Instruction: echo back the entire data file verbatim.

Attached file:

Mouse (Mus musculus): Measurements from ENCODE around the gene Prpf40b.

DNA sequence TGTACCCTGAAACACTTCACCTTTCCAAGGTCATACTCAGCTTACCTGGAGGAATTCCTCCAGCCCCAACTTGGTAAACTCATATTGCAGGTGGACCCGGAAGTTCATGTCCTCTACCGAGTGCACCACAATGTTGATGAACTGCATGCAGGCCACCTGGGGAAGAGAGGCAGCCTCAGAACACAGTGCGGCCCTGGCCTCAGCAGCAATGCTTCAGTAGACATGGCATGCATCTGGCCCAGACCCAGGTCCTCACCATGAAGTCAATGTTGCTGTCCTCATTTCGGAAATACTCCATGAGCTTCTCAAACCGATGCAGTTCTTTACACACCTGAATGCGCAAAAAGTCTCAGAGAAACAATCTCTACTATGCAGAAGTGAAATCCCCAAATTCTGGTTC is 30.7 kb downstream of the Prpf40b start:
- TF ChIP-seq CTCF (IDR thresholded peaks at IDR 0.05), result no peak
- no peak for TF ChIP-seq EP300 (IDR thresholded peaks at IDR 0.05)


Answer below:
Mouse (Mus musculus): Measurements from ENCODE around the gene Prpf40b.

DNA sequence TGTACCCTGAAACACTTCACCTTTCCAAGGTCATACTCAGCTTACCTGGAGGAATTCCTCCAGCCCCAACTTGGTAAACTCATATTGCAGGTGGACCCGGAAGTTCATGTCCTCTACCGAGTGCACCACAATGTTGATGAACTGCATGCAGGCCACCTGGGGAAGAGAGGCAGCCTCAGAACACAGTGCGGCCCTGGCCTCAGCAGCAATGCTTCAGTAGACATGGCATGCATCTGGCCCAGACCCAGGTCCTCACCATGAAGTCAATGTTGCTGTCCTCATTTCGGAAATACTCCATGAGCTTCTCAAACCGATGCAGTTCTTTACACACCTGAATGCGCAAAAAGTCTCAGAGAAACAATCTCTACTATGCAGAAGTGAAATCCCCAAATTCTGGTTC is 30.7 kb downstream of the Prpf40b start:
- TF ChIP-seq CTCF (IDR thresholded peaks at IDR 0.05), result no peak
- no peak for TF ChIP-seq EP300 (IDR thresholded peaks at IDR 0.05)